I know ESPN sells McShay as a scout but no one in the NFL feels that way. McShay “gathers” information. One or maybe a few NFL people told McShay that they felt Bortles was the next big thing. Being in the football information business and working for ESPN, McShay went with it, like he should.
Because people in the NFL know that people like McShay get their original information from NFL sources, clubs that hadn’t done much work on Bortles circled back and did work. Why? Because Bortles was an underclassman and, as such, was not scouted like a player in his final year.
Bortles is a good player. He has a chance to be a good NFL player, but he is not and never has been a top five or top ten type player. He needs a lot of development. Like Bridgewater, his anticipation, timing, and accuracy are off. While he may be a legitimate mid-to-late first round pick, the notion that he is number one overall was nothing but media hype. I have talked to a number of NFL decision-makers, and not one has said that. Bortles isn't even close to being a top overall pick in the draft.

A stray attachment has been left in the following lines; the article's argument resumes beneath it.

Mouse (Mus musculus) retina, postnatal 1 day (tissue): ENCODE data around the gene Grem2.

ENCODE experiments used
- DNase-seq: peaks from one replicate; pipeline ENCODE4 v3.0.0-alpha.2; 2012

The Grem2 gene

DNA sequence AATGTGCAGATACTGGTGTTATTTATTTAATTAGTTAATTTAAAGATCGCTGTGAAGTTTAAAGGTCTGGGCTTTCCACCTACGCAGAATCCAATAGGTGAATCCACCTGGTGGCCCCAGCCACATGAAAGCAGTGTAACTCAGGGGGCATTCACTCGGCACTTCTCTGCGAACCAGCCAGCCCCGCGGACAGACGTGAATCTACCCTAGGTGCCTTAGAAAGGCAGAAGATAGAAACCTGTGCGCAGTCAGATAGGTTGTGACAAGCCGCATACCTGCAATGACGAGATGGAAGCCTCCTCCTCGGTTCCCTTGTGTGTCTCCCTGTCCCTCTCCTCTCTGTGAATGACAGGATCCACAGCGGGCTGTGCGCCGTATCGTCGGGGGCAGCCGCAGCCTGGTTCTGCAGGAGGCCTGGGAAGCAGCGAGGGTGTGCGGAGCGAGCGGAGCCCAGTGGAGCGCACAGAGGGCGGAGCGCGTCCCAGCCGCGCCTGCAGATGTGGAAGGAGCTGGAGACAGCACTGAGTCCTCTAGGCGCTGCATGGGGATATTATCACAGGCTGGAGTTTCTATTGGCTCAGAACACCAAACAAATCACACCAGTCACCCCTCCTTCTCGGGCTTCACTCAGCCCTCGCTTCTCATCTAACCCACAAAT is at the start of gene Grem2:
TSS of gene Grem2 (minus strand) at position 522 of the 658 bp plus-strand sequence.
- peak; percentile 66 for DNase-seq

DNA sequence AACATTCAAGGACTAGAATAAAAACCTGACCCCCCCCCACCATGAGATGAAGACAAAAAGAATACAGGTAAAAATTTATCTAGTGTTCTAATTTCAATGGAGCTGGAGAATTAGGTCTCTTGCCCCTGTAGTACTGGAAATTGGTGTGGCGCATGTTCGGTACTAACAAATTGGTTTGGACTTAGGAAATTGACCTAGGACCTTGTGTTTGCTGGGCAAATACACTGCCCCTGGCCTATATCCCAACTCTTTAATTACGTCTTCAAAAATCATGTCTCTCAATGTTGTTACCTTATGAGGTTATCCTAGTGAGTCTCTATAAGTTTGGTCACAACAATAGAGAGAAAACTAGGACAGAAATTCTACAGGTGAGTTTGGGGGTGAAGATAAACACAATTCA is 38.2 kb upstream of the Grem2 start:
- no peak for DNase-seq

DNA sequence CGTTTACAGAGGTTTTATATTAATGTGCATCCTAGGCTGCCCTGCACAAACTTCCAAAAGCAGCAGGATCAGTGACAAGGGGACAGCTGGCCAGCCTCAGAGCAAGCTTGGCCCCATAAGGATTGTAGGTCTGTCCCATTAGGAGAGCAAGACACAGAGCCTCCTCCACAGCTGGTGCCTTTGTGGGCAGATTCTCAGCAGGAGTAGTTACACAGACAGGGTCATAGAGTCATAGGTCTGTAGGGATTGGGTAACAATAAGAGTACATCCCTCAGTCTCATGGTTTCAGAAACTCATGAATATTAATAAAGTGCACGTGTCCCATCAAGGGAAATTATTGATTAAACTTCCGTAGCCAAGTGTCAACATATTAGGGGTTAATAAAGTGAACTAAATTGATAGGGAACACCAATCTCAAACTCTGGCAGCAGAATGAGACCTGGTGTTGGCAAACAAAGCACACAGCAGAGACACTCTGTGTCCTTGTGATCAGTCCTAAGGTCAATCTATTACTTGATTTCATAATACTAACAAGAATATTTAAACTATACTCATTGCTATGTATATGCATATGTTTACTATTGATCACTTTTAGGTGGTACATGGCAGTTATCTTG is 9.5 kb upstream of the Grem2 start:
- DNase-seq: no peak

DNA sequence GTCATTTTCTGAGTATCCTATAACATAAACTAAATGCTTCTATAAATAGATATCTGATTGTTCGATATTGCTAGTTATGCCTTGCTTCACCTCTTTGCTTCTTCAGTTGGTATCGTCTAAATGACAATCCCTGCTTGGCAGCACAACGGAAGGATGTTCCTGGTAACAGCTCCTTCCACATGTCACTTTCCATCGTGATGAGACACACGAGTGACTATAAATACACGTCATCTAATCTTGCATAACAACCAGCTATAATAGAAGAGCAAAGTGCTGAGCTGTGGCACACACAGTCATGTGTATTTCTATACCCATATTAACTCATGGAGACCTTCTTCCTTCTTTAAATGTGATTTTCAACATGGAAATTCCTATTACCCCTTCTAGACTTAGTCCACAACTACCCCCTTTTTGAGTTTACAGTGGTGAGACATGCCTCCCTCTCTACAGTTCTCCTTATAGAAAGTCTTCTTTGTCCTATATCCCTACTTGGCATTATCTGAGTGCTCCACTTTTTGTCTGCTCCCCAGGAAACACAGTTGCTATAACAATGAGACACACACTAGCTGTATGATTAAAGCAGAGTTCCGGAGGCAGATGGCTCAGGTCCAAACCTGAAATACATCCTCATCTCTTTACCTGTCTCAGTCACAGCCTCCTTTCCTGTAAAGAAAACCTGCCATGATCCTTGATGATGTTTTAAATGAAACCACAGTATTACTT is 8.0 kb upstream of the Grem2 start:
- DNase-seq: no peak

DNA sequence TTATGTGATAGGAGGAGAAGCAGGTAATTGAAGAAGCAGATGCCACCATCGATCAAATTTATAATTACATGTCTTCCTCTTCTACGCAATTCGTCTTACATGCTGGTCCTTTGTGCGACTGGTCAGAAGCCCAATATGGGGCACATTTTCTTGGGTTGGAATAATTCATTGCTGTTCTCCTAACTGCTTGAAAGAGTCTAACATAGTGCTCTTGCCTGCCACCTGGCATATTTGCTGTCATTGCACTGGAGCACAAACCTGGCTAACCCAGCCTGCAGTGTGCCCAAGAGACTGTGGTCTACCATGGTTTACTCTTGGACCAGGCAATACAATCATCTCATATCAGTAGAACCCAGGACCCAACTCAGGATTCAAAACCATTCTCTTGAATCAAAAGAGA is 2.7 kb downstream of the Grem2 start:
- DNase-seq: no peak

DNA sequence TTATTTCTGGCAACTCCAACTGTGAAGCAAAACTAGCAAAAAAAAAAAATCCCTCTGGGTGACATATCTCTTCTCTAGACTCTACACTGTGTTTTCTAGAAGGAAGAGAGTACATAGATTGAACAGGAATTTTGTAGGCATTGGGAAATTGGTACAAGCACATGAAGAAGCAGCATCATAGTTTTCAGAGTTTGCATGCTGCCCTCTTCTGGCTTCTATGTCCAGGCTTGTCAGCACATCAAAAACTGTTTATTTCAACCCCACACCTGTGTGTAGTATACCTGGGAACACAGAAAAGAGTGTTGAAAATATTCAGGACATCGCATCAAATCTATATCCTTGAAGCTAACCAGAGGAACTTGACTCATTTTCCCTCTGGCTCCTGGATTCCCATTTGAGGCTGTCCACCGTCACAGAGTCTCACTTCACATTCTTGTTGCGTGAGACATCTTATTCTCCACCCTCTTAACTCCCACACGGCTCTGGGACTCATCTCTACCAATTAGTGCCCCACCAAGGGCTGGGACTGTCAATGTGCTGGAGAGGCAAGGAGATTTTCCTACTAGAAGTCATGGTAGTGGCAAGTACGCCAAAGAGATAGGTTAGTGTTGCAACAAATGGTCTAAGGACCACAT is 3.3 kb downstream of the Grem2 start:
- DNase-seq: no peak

If we go back a year and look at who was the favorite to be the first pick in this draft, it was South Carolina defensive end Jadaveon Clowney. Based on how he played in the 2012 season, that is a very fair assessment.
I wrote last August, that Clowney might be the best defensive line prospect in years. His combination of strength, power and athleticism is rare. On any given play in 2012, he could totally dominate anyone on the field. I said that while he wasn’t Lawrence Taylor, he had Lawrence Taylor-type traits. Having worked for the Giants for most of Taylor’s career, I saw first-hand just how dominating Taylor was. I saw some of those same traits in Clowney.